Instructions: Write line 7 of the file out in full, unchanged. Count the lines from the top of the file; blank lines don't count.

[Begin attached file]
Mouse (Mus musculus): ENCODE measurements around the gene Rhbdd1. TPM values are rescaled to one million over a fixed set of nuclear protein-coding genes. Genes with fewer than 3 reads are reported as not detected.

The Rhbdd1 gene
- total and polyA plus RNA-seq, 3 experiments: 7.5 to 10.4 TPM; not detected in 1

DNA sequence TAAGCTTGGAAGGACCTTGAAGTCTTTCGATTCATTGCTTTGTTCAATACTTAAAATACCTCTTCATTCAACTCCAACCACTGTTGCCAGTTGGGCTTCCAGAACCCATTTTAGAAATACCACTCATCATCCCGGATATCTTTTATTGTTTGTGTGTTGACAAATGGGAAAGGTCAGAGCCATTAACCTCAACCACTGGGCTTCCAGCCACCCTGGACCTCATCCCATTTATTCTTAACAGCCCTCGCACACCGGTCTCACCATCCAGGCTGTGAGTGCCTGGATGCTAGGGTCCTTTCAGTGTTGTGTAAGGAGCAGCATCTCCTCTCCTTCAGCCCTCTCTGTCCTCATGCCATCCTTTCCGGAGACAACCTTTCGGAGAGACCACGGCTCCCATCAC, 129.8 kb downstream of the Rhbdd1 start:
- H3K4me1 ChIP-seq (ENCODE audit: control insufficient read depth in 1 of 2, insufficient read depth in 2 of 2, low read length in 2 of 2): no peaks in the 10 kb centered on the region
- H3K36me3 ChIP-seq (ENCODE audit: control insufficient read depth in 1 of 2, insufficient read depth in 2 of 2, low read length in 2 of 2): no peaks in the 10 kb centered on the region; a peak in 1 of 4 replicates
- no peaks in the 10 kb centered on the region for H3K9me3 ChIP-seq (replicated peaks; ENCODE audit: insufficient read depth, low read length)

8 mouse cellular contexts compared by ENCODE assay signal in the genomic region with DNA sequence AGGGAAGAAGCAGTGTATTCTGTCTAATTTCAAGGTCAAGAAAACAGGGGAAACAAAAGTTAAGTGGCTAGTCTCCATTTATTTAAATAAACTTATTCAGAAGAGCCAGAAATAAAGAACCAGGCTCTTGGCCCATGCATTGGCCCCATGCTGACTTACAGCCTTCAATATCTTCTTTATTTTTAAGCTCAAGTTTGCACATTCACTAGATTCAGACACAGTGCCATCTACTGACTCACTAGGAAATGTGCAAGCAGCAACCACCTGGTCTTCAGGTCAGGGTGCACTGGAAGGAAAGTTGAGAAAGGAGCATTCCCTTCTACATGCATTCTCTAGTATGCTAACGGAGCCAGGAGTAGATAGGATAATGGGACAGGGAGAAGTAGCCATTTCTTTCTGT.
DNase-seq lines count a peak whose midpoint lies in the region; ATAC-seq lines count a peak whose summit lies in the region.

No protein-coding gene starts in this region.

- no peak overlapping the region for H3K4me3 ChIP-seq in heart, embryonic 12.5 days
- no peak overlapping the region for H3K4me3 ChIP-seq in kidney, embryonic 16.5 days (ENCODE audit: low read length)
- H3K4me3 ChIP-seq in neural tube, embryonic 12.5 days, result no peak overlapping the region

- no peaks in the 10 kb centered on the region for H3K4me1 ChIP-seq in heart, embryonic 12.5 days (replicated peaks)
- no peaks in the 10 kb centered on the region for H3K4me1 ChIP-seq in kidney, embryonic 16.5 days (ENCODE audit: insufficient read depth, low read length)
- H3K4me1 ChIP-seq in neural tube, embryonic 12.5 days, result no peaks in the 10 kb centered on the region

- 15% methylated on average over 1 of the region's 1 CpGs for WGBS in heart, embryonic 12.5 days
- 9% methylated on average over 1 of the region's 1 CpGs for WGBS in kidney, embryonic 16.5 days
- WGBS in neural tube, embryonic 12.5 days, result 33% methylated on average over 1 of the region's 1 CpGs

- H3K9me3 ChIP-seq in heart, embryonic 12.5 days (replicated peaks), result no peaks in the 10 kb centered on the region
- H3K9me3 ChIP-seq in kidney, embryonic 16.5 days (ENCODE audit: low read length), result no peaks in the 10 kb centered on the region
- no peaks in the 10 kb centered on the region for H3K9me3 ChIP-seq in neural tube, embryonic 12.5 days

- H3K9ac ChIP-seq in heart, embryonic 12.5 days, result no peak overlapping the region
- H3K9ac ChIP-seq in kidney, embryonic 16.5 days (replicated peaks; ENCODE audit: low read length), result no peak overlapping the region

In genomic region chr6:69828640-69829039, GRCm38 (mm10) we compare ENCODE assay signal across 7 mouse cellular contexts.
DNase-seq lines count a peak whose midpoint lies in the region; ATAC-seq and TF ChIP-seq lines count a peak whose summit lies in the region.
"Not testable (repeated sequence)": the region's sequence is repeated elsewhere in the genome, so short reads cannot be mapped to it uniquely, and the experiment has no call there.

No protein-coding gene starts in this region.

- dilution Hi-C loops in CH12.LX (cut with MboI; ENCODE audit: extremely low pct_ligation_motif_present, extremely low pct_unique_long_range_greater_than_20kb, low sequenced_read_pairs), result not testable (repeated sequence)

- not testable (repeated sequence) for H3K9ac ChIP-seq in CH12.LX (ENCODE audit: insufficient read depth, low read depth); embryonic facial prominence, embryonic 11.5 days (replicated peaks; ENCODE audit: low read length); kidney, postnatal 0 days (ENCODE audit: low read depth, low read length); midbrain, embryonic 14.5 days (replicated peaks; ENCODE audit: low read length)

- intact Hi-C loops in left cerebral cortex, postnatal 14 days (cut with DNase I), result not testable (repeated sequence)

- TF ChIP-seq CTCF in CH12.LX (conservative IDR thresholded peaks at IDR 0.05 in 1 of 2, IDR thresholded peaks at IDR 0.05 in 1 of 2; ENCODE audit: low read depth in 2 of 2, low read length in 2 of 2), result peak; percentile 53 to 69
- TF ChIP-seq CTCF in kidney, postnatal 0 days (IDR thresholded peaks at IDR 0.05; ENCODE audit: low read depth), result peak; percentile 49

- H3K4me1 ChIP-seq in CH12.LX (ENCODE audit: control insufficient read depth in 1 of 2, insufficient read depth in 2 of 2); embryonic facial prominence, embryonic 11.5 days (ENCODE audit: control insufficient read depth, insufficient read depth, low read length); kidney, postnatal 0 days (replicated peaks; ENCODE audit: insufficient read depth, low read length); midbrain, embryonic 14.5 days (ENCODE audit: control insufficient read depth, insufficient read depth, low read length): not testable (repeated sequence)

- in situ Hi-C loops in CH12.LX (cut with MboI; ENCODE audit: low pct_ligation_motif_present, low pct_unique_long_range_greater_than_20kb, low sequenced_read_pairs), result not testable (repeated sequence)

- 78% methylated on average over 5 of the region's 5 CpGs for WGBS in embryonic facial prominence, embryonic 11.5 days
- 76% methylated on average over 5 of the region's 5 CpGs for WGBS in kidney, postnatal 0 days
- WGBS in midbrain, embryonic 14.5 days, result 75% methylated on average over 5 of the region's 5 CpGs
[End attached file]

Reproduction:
- no peaks in the 10 kb centered on the region for H3K9me3 ChIP-seq (replicated peaks; ENCODE audit: insufficient read depth, low read length)